Vanguard Strikes: These are repeatable, one-off missions you undertake with a fireteam of three guardians. The missions are cribbed from story campaigns, so the storyline and dialog may feel a little disjointed if you aren’t already in the know. Nightfall strikes offer better rewards upon completion, but they’re more difficult and may require specific weapon types to defeat enemies.

Story Missions: If you want to play through the main storylines, you’ll need to pay for expansions. The campaign expansions available ahead of Witch Queen are Forsaken, Shadowkeep, and Beyond Light. If you care about the story, you’ll want to play them in that order. Just know that while Forsaken is widely considered to be one of the best expansions, it will be vaulted on February 22 when Witch Queen launches. You can likely finish the campaign in under 10 hours, but if you won’t be able to get through that before the 22nd, don’t bother.

A new feature that’s coming with Witch Queen is a mission selector that lets you replay your favorite campaign missions. You can even ramp them up to a legendary difficulty level.

Even if you don’t care about story, you might still want to play through the Beyond Light campaign at some point. It sets up a lot of what’s to come in Witch Queen, and completing the campaign is the only way to unlock the Stasis subclass.

The Grind

Season Pass: This is a limited-time battle pass that lets you unlock reward tiers as you level up. These can earn you anything from crafting resources to premium weapons and armor. It usually lasts a few weeks. Access to the season pass requires Silver, Destiny's premium currency, which will cost real-world dollars to acquire. (There are certain items you’ll unlock in the season pass for free, but they’re table scraps.)

Bounties: These are daily or weekly challenges that reward you with some combination of experience, currency, and resources. Pick them up from vendors in the Tower, or in free roam areas for tasks specific to that zone. A bounty that gives you experience will have an “XP+” in the rewards section. The more plus signs, the more experience you’ll get. Some bounties also give you Bright Dust, a currency type that lets you buy weekly cosmetic items you’d otherwise have to fork over real money for. (More on that in the Currency section below.)

The Gear

Finally, we get to that sweet, sweet loot.

Rarity

Any gear that you find will fall into a quality class: rare (blue), legendary (purple), or exotic (yellow). Exotics are usually the best, weapons and armor that boost your abilities in interesting and varied ways. The downside is that you can only equip one piece of exotic armor and one exotic weapon at a time, forcing you to choose which powerups work best with your character and play style.

The main course of Destiny gear is legendary class items (indicated by their purple background). These spawn with random attributes that you can peruse by hovering over the item and tapping the Details button. If you don’t like the attributes on a particular roll, you can safely discard the weapon. Chances are you’ll find it again with different attributes.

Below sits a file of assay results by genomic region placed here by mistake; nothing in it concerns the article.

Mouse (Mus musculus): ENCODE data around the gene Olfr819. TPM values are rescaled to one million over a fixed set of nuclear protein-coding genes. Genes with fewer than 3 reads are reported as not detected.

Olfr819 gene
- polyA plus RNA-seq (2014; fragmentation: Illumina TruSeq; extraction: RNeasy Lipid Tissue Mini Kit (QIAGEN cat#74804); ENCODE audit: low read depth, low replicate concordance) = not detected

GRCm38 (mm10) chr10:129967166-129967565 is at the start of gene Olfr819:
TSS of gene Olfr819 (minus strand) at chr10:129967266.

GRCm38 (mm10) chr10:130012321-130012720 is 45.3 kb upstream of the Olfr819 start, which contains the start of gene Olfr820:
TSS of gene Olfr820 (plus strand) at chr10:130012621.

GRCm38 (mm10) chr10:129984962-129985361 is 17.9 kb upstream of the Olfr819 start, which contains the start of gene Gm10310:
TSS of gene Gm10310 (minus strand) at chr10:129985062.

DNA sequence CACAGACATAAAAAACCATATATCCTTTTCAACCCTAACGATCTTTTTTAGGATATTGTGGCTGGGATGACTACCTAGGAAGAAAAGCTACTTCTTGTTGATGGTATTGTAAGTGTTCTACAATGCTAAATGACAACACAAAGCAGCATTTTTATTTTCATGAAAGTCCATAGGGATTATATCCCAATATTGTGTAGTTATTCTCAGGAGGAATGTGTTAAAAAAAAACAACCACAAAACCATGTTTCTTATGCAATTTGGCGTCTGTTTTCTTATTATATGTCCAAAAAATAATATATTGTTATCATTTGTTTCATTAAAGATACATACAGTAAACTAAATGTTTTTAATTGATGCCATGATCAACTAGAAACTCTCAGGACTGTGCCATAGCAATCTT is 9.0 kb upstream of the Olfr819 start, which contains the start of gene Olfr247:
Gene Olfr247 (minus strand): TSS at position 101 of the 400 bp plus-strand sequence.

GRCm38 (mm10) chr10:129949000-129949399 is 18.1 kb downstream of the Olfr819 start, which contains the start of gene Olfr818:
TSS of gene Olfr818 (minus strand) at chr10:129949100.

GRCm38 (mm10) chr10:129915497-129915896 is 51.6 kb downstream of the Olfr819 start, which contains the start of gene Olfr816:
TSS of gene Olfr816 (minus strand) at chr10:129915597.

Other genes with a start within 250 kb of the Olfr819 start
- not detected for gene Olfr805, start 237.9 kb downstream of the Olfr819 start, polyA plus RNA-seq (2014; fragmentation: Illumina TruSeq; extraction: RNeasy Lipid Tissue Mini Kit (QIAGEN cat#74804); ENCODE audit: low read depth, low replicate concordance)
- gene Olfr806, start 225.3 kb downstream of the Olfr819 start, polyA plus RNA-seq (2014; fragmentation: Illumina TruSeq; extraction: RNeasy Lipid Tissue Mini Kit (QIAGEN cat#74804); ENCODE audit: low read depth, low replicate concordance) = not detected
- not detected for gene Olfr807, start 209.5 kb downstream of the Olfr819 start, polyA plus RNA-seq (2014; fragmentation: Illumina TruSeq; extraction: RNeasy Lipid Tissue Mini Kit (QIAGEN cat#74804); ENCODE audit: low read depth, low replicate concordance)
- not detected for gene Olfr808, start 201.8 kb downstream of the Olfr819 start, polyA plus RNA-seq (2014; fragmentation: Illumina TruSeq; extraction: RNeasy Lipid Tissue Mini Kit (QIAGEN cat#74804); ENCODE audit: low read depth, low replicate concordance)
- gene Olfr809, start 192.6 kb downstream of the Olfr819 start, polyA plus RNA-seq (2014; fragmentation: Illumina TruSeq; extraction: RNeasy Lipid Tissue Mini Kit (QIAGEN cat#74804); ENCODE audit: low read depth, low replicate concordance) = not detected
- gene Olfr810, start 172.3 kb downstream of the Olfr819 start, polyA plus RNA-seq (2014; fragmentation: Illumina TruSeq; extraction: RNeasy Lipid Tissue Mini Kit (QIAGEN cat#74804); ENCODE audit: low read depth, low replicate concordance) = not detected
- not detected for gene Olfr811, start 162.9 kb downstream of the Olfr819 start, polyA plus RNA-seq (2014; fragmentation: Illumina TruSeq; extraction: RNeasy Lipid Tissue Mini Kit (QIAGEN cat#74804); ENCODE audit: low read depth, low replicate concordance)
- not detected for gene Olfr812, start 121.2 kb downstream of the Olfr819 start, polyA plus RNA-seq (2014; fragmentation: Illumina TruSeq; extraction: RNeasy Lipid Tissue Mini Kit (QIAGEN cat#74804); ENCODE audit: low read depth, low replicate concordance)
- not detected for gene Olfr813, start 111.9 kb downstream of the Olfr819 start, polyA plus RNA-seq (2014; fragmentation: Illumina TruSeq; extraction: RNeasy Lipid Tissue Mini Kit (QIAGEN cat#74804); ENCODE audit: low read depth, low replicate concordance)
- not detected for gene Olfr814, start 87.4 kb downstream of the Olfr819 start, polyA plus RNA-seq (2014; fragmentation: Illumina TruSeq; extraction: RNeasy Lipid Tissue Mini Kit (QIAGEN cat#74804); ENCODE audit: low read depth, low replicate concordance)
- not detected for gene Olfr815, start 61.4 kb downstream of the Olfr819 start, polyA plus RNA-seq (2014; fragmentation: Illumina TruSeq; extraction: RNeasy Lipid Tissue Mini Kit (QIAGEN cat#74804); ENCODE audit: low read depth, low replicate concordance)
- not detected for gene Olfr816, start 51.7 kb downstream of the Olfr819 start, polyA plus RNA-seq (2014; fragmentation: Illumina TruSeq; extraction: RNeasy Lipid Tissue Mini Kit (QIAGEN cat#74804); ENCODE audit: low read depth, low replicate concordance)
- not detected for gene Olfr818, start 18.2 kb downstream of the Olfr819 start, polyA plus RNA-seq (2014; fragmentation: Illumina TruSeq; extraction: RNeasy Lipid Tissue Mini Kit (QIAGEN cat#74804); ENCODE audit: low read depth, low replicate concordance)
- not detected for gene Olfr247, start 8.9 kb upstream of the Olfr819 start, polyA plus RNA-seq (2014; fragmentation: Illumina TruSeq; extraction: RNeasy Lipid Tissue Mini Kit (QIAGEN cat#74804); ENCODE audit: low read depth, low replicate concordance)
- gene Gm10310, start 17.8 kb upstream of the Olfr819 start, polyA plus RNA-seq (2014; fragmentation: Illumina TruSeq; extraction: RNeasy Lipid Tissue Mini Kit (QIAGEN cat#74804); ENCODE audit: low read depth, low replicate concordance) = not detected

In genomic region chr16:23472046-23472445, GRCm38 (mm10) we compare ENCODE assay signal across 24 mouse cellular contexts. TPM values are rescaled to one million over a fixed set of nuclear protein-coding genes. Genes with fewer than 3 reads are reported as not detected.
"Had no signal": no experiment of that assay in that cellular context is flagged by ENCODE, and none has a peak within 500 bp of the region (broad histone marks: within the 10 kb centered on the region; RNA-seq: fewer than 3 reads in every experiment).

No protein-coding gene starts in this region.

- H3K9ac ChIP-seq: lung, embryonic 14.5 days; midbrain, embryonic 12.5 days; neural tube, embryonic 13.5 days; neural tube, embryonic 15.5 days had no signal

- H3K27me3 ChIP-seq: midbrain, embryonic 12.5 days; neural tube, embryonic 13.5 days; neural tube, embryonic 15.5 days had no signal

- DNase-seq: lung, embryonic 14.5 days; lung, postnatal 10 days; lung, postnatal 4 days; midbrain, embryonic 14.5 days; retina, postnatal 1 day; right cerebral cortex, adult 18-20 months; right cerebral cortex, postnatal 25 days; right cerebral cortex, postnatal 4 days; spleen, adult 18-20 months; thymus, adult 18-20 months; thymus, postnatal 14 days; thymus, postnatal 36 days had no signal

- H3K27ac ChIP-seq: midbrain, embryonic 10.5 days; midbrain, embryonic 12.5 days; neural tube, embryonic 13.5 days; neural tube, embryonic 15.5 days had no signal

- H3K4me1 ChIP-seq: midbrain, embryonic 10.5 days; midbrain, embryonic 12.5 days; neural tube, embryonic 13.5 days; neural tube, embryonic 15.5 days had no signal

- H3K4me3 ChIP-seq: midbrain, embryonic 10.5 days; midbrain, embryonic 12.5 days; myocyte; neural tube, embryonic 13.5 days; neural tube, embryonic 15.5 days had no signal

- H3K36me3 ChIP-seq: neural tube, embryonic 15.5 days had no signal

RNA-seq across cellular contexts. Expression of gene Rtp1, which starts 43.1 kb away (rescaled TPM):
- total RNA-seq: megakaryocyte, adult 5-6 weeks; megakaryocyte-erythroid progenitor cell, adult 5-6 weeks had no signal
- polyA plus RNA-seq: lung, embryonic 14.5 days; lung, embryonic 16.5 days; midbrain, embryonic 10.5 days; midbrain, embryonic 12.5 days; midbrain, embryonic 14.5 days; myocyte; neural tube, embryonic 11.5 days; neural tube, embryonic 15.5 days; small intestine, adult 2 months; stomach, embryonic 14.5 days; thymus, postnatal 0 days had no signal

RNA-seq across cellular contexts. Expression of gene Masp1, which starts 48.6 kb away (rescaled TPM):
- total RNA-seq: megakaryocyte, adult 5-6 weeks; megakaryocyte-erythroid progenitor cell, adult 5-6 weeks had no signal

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Honestly, you can basically ignore blue item drops. They’re underpowered compared to the more and more powerful items that have been added to the game over the years. Bungie even recently reworked the game so that they drop less often. Once you really get into the swing of things, purple legendary gear will drop so often you’ll never need to worry about blue again.

Guns

You’ve got three guns at a time: kinetic, energy, and power. Some guns use special or heavy ammo, which you gather by killing enemies. Guns with a primary ammo type have infinite ammo but tend to be a little weaker than special and heavy weapons.

Armor

You wear five pieces of armor at one time, each with its own stats. Armor pieces have energy types (Solar, Arc, Void, or Stasis) that dictate what kind of modifications you can make to them. That’s a little above our pay grade here, so if you want to go deeper, check out this guide to all the intricacies of armor.

Stats

Your core stat is your Power level. (It’s the big number right up by your head in the character screen.) It’s an average of the power ratings on each piece of gear you have equipped. You need higher power ratings to access more difficult activities, like Nightfall strikes and raids. Right now the max power rating caps out at 1320. When Witch Queen releases, that cap will increase to 1500.

A more immediate way to tweak your stats is to pay attention to the attributes your armor gives you. Each piece gives boosts to stats that dictate how you play.

Mobility: How fast you move and how high you jump.Resilience: How much damage you can take.Recovery: How fast your health regenerates after taking damage.Discipline: How fast your grenade recharges.Intellect: How fast your super recharges.Strength: Melee range (how far you can reach to punch) and how fast your powered melee attack recharges.Most PopularBusinessThe End of Airbnb in New York

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Hover over the little icons to the left of your armor in the Character menu to see what rank each stat is at. For every 10 points boosted by your armor, each stat improves by another tier. The most desirable stats depend on your playstyle, but always be on the lookout for armor with high numbers in the stats you want.

Customization

There’s no point in traipsing across the solar system to battle infinite alien hordes if you can’t look snazzy while doing it. To customize your duds, go into the Character screen. At the very bottom of the screen, there’s a button with a down arrow next to it. Press that and it will shift to your customization screen. Here you can change the color of your armor, the paint job on your ship, and what finishing moves and emotes you use.

If you feel limited by the color options, there’s a way to get more for cheap. In the Store menu, go down to Archive. Scroll over a couple of tabs and look for the Year 1 Shader Bundle. It costs a small amount of Glimmer and will get you more than 30 color schemes that you can use to pretty up your equipment. You can acquire additional shaders as loot, or buy them for Bright Dust from week to week.

If you want to go deep, there’s a (controversial) transmog system that will let you take one piece of armor and convert it to a cosmetic that you can wear over another. Here’s a guide for that.

The Vault